Daily Briefing

What's New?

The Politics page has been updated to reflect the winners in Pennsylvania's general election on November 3, 2020.

Rita Mae and Sneaky Pie Brown continue their tale of two centuries with Furmidable Foes, the fourth book in this arc set in rural Virginia. My review is here.

Millie Bobby Brown shows us that Sherlock Holmes ain't got nothin' on his baby sister. Check out my review Of Enola Holmes here.

No one does it like Whitney did. This Christmas classic is the Song of the Day for December.

One of these days, I'm going to get to Christkindl Market in Mifflinburg. It's held every December.

Word of the Year

A panel of linguists has decided the word that best reflects 2020 is Covid, which refers to COVID-19, the novel coronavius that caused a worldwide pandemic.

Covid is a shortened form of "coronavirus disease." According to the World Health Organization (WHO), "COVID-19 is the disease caused by a new coronavirus called SARS-CoV-2. WHO first learned of this new virus on 31 December 2019, following a report of a cluster of cases of 'viral pneumonia' in Wuhan, People's Republic of China."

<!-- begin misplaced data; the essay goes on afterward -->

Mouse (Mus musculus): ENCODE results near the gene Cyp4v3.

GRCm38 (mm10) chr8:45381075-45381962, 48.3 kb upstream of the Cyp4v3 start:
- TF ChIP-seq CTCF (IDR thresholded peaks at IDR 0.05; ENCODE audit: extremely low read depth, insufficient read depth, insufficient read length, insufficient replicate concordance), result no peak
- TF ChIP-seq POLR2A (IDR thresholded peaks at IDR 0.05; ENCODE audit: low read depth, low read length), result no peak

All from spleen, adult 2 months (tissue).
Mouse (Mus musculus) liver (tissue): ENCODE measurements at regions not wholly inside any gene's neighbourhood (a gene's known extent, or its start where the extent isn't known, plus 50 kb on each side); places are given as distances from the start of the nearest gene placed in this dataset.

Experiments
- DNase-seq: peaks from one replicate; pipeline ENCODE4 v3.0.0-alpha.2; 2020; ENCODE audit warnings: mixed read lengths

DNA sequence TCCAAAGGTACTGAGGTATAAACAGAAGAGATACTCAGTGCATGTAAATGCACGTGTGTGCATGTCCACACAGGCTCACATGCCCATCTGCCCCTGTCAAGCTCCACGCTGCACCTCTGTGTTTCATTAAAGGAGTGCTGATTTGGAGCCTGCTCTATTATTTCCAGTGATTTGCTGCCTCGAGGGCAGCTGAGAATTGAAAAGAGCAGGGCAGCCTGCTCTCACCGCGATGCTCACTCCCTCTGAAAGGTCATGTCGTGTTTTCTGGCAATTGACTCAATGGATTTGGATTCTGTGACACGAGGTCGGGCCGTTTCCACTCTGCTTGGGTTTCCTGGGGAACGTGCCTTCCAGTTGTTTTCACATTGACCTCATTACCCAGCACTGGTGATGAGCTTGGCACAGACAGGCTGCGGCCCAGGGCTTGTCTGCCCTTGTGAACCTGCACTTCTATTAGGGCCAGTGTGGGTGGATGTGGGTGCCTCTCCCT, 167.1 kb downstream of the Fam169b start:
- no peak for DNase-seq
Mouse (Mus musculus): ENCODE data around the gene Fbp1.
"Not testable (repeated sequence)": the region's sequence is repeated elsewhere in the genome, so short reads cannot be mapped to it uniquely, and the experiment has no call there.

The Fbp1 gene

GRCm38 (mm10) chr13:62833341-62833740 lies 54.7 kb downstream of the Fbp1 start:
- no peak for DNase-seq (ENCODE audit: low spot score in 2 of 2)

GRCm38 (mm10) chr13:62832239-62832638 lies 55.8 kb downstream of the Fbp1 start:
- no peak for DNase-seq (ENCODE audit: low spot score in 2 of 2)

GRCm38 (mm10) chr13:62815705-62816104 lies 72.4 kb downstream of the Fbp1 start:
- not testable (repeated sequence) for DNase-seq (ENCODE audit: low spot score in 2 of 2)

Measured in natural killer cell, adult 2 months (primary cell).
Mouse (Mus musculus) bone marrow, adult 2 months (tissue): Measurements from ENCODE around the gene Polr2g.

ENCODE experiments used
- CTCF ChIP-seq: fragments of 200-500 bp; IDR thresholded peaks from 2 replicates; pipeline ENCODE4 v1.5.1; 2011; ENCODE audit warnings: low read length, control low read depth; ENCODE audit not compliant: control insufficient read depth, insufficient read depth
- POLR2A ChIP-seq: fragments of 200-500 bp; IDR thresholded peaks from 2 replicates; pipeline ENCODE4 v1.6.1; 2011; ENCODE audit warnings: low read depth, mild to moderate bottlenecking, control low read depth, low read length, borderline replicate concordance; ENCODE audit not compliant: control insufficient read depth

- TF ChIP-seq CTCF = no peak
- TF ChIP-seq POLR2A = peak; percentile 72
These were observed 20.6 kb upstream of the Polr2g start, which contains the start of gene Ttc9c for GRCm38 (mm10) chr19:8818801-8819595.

"A year ago, the word Covid didn't even exist, and now it has come to define our lives in 2020," said Ben Zimmer, chair of the American Dialect Society's New Words Committee.

Zimmer went on to note that it didn't take long for COVID-19 to be referred to simply as Covid, "which then appeared in phrases like Covid crisis, Covid relief, and Covid vaccine – and even Covid baking, Covid hair, and covidiot. It has become a stand-in for the entire pandemic and the societal impacts that we'll be experiencing for years to come."

The American Dialect Society was supposed to choose the Word of the Year on January 8, 2021 at its meeting in San Francisco. But, that meeting was cancelled - because Covid. So, instead, the WOTY was chosen December 17, 2020 on Zoom, during a Covid-friendly webinar which more than 300 people attended.

Other nominees for WOTY included 2020; pandemic; social distancing; and doomscrolling, which refers to obsessively scanning social media and websites for bad news.

There were also plenty of Covid-related words in the Pandemic-Related Word of the Year category. You can read about them and others in the complete news release here.